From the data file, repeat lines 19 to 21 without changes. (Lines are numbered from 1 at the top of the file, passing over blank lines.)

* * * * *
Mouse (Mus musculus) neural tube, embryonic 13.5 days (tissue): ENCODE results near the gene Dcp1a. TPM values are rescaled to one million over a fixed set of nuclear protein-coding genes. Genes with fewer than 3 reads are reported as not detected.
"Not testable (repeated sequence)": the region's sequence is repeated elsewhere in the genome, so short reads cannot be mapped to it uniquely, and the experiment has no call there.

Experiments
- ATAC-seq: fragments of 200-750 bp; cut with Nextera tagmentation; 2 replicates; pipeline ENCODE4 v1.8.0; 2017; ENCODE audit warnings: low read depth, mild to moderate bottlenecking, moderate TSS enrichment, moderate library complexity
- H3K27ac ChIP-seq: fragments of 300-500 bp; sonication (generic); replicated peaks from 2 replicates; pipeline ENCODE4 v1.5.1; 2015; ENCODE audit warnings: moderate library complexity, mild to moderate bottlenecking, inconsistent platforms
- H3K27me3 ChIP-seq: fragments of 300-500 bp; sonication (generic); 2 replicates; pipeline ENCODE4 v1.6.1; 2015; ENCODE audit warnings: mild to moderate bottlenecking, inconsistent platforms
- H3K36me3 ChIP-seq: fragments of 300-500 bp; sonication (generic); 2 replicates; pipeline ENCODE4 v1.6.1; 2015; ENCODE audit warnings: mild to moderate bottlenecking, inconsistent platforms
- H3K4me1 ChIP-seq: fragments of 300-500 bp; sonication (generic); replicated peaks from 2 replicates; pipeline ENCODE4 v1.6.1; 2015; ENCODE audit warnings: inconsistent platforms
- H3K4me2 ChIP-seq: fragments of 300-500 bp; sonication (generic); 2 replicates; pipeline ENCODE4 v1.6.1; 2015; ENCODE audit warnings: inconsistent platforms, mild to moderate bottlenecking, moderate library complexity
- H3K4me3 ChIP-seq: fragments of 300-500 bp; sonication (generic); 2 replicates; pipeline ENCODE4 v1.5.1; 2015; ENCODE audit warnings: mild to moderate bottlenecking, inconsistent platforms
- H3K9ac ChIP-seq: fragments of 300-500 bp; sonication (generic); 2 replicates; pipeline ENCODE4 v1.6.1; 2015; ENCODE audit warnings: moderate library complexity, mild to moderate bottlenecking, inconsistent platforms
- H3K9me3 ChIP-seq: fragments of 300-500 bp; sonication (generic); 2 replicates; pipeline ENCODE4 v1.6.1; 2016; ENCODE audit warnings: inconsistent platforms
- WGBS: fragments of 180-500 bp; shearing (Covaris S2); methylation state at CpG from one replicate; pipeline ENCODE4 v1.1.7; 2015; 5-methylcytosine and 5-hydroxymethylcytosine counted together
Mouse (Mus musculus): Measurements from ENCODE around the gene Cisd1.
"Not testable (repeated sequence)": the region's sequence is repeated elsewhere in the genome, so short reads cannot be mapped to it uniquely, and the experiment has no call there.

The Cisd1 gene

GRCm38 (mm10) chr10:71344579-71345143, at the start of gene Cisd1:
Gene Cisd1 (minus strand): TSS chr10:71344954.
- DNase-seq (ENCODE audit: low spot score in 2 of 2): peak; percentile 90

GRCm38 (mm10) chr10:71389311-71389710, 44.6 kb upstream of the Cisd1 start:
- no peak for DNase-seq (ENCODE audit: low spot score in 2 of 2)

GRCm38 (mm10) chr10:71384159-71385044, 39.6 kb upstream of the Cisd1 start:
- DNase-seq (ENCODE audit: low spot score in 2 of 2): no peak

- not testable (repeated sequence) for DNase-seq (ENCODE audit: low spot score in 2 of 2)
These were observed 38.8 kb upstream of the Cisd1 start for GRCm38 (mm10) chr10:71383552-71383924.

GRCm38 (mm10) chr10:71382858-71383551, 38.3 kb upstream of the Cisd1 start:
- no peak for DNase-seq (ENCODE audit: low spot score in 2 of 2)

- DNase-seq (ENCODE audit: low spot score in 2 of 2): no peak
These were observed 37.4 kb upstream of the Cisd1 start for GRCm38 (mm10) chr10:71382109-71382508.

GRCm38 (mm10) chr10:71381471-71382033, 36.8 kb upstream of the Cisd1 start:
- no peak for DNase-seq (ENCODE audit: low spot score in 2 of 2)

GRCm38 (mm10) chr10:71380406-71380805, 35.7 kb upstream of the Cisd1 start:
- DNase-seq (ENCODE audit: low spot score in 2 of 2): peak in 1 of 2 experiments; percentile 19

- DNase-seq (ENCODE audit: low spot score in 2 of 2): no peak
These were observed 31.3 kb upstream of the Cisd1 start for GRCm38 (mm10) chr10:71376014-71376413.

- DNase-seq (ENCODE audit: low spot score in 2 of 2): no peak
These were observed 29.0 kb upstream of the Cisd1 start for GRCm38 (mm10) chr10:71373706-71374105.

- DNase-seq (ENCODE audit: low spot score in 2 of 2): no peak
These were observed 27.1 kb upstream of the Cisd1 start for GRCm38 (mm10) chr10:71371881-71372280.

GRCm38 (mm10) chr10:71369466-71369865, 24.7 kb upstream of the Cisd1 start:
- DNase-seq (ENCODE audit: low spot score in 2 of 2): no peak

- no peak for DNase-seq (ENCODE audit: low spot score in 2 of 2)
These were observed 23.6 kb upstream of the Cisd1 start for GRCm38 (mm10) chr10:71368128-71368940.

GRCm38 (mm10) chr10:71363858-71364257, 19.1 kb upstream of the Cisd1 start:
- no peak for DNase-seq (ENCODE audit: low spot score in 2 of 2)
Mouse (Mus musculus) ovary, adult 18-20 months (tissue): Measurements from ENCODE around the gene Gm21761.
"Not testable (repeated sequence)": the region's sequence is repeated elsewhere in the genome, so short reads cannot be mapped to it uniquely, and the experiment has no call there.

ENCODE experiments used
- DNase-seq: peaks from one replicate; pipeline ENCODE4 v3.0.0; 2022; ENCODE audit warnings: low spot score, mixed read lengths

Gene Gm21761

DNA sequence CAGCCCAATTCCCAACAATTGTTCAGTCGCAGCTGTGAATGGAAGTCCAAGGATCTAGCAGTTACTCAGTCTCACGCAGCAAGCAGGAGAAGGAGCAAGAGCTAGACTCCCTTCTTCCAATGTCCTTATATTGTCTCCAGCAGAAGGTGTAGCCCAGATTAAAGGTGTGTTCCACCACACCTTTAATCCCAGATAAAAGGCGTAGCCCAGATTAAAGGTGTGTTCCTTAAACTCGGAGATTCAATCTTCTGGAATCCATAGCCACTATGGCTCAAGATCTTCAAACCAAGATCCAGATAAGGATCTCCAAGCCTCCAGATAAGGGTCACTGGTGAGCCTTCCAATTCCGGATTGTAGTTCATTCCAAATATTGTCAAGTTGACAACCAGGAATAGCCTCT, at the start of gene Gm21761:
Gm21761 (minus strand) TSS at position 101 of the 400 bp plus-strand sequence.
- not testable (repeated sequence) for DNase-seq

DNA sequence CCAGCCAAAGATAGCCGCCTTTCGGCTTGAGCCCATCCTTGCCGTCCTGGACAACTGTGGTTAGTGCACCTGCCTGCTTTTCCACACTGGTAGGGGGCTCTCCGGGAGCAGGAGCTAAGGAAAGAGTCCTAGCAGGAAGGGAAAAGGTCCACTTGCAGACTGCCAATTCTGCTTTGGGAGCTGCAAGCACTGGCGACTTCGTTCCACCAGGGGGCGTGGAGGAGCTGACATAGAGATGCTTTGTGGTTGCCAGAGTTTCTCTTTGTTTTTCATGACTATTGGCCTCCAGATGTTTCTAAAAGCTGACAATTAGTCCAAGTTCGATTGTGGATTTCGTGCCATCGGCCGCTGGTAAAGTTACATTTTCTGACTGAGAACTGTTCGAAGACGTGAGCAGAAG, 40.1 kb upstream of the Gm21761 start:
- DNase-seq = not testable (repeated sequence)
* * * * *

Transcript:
- DNase-seq (ENCODE audit: low spot score in 2 of 2): peak; percentile 90

GRCm38 (mm10) chr10:71389311-71389710, 44.6 kb upstream of the Cisd1 start:
- no peak for DNase-seq (ENCODE audit: low spot score in 2 of 2)